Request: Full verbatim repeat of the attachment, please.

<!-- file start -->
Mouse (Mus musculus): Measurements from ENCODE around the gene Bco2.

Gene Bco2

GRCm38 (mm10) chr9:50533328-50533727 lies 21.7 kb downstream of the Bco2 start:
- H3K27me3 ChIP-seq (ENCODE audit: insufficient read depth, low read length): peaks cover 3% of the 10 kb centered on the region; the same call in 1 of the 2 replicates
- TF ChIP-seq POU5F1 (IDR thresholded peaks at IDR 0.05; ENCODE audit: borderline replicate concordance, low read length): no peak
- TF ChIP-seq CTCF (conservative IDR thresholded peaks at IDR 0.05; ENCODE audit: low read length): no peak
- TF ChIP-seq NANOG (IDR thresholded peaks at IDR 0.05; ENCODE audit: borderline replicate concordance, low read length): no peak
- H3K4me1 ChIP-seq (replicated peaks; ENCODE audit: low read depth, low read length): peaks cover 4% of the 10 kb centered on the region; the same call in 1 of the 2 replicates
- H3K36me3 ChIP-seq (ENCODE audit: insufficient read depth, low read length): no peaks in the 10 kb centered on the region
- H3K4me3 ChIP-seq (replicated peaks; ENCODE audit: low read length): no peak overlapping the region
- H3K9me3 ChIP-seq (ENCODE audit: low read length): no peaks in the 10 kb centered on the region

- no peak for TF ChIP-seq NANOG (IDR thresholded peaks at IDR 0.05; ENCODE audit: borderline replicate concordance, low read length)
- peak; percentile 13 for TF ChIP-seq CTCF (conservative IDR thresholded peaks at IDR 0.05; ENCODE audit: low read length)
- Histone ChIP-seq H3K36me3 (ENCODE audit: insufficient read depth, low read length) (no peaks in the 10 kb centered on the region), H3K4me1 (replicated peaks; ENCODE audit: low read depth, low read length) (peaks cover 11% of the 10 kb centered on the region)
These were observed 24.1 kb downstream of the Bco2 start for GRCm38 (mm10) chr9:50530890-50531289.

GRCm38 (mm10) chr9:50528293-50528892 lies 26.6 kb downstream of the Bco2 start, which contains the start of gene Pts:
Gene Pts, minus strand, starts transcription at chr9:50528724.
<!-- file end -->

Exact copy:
Mouse (Mus musculus): Measurements from ENCODE around the gene Bco2.

Gene Bco2

GRCm38 (mm10) chr9:50533328-50533727 lies 21.7 kb downstream of the Bco2 start:
- H3K27me3 ChIP-seq (ENCODE audit: insufficient read depth, low read length): peaks cover 3% of the 10 kb centered on the region; the same call in 1 of the 2 replicates
- TF ChIP-seq POU5F1 (IDR thresholded peaks at IDR 0.05; ENCODE audit: borderline replicate concordance, low read length): no peak
- TF ChIP-seq CTCF (conservative IDR thresholded peaks at IDR 0.05; ENCODE audit: low read length): no peak
- TF ChIP-seq NANOG (IDR thresholded peaks at IDR 0.05; ENCODE audit: borderline replicate concordance, low read length): no peak
- H3K4me1 ChIP-seq (replicated peaks; ENCODE audit: low read depth, low read length): peaks cover 4% of the 10 kb centered on the region; the same call in 1 of the 2 replicates
- H3K36me3 ChIP-seq (ENCODE audit: insufficient read depth, low read length): no peaks in the 10 kb centered on the region
- H3K4me3 ChIP-seq (replicated peaks; ENCODE audit: low read length): no peak overlapping the region
- H3K9me3 ChIP-seq (ENCODE audit: low read length): no peaks in the 10 kb centered on the region

- no peak for TF ChIP-seq NANOG (IDR thresholded peaks at IDR 0.05; ENCODE audit: borderline replicate concordance, low read length)
- peak; percentile 13 for TF ChIP-seq CTCF (conservative IDR thresholded peaks at IDR 0.05; ENCODE audit: low read length)
- Histone ChIP-seq H3K36me3 (ENCODE audit: insufficient read depth, low read length) (no peaks in the 10 kb centered on the region), H3K4me1 (replicated peaks; ENCODE audit: low read depth, low read length) (peaks cover 11% of the 10 kb centered on the region)
These were observed 24.1 kb downstream of the Bco2 start for GRCm38 (mm10) chr9:50530890-50531289.

GRCm38 (mm10) chr9:50528293-50528892 lies 26.6 kb downstream of the Bco2 start, which contains the start of gene Pts:
Gene Pts, minus strand, starts transcription at chr9:50528724.